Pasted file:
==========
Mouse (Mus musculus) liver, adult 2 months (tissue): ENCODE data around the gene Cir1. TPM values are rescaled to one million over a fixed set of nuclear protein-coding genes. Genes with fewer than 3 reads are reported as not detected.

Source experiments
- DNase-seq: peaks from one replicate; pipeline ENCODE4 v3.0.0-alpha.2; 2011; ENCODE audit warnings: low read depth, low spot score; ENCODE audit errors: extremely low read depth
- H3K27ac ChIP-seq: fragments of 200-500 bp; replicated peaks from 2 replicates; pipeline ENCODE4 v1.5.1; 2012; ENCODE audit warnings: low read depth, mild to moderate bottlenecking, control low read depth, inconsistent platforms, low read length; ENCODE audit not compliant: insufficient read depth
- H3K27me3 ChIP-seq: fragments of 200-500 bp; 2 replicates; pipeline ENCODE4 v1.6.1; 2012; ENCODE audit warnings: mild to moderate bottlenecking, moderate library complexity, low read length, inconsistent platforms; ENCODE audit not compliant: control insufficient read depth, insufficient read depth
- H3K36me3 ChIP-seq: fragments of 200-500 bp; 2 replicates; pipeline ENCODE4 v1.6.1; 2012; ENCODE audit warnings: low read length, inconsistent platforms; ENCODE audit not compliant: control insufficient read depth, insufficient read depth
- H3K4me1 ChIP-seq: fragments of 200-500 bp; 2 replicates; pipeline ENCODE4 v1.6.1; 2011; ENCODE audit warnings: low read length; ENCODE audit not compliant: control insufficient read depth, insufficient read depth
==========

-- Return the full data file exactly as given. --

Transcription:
Mouse (Mus musculus) liver, adult 2 months (tissue): ENCODE data around the gene Cir1. TPM values are rescaled to one million over a fixed set of nuclear protein-coding genes. Genes with fewer than 3 reads are reported as not detected.

Source experiments
- DNase-seq: peaks from one replicate; pipeline ENCODE4 v3.0.0-alpha.2; 2011; ENCODE audit warnings: low read depth, low spot score; ENCODE audit errors: extremely low read depth
- H3K27ac ChIP-seq: fragments of 200-500 bp; replicated peaks from 2 replicates; pipeline ENCODE4 v1.5.1; 2012; ENCODE audit warnings: low read depth, mild to moderate bottlenecking, control low read depth, inconsistent platforms, low read length; ENCODE audit not compliant: insufficient read depth
- H3K27me3 ChIP-seq: fragments of 200-500 bp; 2 replicates; pipeline ENCODE4 v1.6.1; 2012; ENCODE audit warnings: mild to moderate bottlenecking, moderate library complexity, low read length, inconsistent platforms; ENCODE audit not compliant: control insufficient read depth, insufficient read depth
- H3K36me3 ChIP-seq: fragments of 200-500 bp; 2 replicates; pipeline ENCODE4 v1.6.1; 2012; ENCODE audit warnings: low read length, inconsistent platforms; ENCODE audit not compliant: control insufficient read depth, insufficient read depth
- H3K4me1 ChIP-seq: fragments of 200-500 bp; 2 replicates; pipeline ENCODE4 v1.6.1; 2011; ENCODE audit warnings: low read length; ENCODE audit not compliant: control insufficient read depth, insufficient read depth